Eight coalition soldiers were killed in three separate attacks across Afghanistan since Friday, as the trend of Afghan soldiers firing on coalition troops worsens for NATO.
Afghanistan has witnessed a dramatic uptick in 2012 in green-on-blue killings – ‘green’ the NATO code for local Afghan soldiers, ‘blue’ for NATO soldiers – prompting increasing concern among NATO and the ISAF (International Security Assistance Force) ahead of their scheduled 2014 pullout.
Sunday’s attacks, in which four coalition soldiers were killed, pushed the total number of coalition troops killed in such incidents this year to a record 51, up from 35 last year – a major spike in what was deemed a ‘minor problem’ a few years ago.
In an attack on Friday evening, two UK soldiers with a NATO-led deployment in southern Afghanistan were killed by a man wearing the uniform of the Afghan police. Three others were wounded in the attack, after which a soldier returned fire and killed the assailant.
‘Green and Blue’ (Image Source: 4GWAR)
On Saturday, another individual believed to be a member of the Afghan police killed two more British NATO service members in the country’s southern Helmand province. That attack also ended in the gunman being killed by return fire.
The deadliest of the weekend’s green-on-blue assaults came on Sunday in Zabul Province, with four coalition service members killed. Reports claimed that there were multiple gunmen, and that the attack was “suspected to involve members of the Afghan police” and was “under investigation.” Later in the day, the Pentagon confirmed all the four people killed in the insider attack were Americans.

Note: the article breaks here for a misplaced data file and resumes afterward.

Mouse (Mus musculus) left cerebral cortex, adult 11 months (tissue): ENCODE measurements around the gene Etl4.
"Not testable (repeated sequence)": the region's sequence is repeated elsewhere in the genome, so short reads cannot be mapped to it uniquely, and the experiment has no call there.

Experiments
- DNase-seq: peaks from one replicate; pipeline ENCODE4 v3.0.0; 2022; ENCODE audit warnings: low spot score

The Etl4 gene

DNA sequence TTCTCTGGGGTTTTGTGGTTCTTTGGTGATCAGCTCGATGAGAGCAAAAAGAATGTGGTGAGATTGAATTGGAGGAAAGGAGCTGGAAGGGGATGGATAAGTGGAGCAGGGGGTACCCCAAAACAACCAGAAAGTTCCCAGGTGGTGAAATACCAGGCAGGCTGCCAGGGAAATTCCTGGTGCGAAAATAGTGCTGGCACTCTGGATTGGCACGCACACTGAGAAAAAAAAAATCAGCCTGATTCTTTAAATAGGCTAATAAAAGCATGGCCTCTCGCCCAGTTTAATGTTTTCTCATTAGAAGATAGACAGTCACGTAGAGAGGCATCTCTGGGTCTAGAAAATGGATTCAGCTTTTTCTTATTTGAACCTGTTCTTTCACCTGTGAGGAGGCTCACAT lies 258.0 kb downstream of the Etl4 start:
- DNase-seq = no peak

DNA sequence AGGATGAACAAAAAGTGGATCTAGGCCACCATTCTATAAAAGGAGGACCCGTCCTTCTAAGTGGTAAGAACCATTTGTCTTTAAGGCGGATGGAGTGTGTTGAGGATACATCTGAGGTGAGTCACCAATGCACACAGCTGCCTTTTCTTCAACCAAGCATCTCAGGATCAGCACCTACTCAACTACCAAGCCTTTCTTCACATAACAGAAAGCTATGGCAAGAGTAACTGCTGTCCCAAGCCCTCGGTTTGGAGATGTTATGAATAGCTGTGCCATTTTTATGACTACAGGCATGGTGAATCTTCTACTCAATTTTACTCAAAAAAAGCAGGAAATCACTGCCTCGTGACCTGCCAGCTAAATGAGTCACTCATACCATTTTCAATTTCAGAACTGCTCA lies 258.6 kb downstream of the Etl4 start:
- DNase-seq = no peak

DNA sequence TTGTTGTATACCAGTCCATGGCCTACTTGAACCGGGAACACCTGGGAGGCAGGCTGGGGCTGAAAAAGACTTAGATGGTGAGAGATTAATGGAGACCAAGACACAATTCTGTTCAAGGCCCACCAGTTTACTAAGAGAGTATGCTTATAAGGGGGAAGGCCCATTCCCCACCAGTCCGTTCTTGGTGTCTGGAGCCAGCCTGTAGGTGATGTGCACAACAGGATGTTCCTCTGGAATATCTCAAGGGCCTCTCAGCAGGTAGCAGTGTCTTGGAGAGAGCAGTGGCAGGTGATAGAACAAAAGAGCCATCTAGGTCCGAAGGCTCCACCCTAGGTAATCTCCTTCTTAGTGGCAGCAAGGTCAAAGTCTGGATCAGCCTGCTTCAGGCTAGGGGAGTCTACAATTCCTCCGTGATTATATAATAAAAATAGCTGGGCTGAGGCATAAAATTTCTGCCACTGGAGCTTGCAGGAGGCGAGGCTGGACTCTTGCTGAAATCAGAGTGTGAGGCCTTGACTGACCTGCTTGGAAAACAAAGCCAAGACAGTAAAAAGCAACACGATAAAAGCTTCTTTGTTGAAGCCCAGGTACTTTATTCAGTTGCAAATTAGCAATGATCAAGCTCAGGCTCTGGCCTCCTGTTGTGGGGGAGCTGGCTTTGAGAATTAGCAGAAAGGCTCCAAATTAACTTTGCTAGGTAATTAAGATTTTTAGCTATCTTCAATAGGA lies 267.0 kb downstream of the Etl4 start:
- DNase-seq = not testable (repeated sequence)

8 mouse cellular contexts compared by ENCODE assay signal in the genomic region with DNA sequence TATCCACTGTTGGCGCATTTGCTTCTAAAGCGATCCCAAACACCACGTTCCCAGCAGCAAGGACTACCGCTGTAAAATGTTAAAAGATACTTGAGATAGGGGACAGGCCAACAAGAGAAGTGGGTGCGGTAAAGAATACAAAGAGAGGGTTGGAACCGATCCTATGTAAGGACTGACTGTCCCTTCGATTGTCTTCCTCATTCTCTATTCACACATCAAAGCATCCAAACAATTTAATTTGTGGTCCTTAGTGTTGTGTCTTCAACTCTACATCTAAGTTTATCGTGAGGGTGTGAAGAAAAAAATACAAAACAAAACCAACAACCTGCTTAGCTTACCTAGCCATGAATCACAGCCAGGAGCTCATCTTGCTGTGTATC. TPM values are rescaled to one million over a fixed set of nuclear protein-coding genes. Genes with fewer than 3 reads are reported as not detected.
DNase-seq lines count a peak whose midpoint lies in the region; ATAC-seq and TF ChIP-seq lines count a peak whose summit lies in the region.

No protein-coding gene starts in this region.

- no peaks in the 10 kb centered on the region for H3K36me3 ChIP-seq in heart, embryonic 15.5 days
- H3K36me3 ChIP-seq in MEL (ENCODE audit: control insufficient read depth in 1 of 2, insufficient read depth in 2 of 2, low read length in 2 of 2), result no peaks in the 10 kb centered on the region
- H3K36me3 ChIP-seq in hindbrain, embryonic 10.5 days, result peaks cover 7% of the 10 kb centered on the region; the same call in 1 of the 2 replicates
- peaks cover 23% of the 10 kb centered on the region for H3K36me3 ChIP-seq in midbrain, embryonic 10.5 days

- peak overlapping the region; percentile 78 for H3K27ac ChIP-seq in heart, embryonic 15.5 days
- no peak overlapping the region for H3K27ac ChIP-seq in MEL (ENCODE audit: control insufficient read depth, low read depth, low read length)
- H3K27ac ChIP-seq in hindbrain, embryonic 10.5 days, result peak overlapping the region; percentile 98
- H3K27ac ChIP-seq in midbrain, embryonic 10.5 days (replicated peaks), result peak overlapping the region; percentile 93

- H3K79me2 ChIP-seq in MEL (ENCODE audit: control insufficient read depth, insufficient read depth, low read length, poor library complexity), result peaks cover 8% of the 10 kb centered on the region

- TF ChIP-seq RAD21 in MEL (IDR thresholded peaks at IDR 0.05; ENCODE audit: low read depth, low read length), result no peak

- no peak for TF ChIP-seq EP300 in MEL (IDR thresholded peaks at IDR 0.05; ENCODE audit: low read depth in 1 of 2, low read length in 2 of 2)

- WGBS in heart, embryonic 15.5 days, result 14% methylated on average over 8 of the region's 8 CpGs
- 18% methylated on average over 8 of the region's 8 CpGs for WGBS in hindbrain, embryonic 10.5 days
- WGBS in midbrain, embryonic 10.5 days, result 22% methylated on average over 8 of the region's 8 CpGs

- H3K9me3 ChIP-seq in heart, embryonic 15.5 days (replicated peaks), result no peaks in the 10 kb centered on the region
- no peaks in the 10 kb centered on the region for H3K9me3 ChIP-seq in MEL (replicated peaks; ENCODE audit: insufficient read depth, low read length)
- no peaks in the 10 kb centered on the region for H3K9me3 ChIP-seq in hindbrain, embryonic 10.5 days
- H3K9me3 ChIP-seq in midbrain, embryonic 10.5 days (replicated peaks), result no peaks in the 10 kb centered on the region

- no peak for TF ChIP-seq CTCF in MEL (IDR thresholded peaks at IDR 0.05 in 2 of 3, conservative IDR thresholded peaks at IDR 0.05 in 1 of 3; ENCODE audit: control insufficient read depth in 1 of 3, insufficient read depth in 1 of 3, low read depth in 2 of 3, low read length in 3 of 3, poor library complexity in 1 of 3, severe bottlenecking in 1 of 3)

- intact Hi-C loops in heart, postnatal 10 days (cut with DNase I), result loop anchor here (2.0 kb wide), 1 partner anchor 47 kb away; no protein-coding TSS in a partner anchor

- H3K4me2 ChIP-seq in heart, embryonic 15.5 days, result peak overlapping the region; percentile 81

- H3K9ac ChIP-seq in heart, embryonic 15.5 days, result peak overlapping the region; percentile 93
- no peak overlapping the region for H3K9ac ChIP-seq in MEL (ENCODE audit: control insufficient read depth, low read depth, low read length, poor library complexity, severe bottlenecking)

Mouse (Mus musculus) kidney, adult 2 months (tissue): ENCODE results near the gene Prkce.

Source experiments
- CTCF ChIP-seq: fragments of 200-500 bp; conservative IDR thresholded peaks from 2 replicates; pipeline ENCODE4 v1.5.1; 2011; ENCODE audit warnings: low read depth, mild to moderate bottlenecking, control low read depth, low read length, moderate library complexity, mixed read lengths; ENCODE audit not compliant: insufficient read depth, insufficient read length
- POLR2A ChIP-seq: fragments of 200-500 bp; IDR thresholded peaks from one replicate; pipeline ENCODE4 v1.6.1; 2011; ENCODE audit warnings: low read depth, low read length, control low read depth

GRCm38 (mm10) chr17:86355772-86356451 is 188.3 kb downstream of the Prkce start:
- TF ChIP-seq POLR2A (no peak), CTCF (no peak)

‘We take this very seriously’
With the 2014 pullout deadline fast approaching, commanders are weighing an array of tactics to solve the problem. New vetting procedures have been instituted. Amidst what may be a new atmosphere of distrust between NATO trainers and Afghan Police trainees, “hundreds” of Afghan trainees were dismissed from duty over document irregularities, the New York Times reported. ‘Sensitivity’ and cultural training has also been increased, and a 28-page booklet titled ‘A Brochure for Comprehending the Cultures of the Coalition Forces’ has been distributed among Afghan troops.
“Coalition troops may ask about the women in your family. Do not take offense, they just want friendly relations with you. In return, teach them that Afghans do not discuss their families’ women with others,” and “As you know, Afghans in the presence of others do not blow their noses. This practice is very common in the culture of coalition countries. If a member of the coalition forces blows his nose in your presence, please don’t consider this an offense or an insult,” the brochure reads.
The sheer number of green-on-blue incidents has led to some to speculate that the problem is more than just a cultural issue; some suspect that these attacks are the direct result of NATO’s near-complete lack of on-the-ground intelligence in Afghanistan.
In January 2010, Major General Michael Flynn published a report in cooperation with a Washington think-tank, which argued that “Eight years into the war in Afghanistan, the US intelligence community is only marginally relevant to the overall strategy,” and that “the vast intelligence apparatus is unable to answer fundamental questions about the environment in which US and allied forces operate and the people they seek to persuade.”
Officers deployed in Afghanistan are “ignorant of local economics and landowners, hazy about who the powerbrokers are and how they might be influenced,” Flynn said.
Journalist and author Jere van Dyk echoed Flynn’s concerns in a recent RT interview:
“How many Pashtun speakers are there? When you talk to, for example, interpreters, you find out that there is a huge underground network of interpreters, all of whom have to pay bribes before they can work with the American soldiers. Who controls these interpreters? I’m not sure they are completely free at all. The Taliban could easily infiltrate this [network], this was my experience.”
As efforts to stem the tide of green-on-blue killings increase, and nerves continue to fray in the run-up to NATO’s 2014 pullout, there are no easy answers for the NATO-led coalition.
In a statement released on September 6, ISAF commander Gen. John R. Allen said, “I can assure our friends and foes alike that I take this issue very seriously and my entire command is absolutely driven to do everything we can to reduce this threat. … It is a threat to both green and blue that requires a green and blue solution.”
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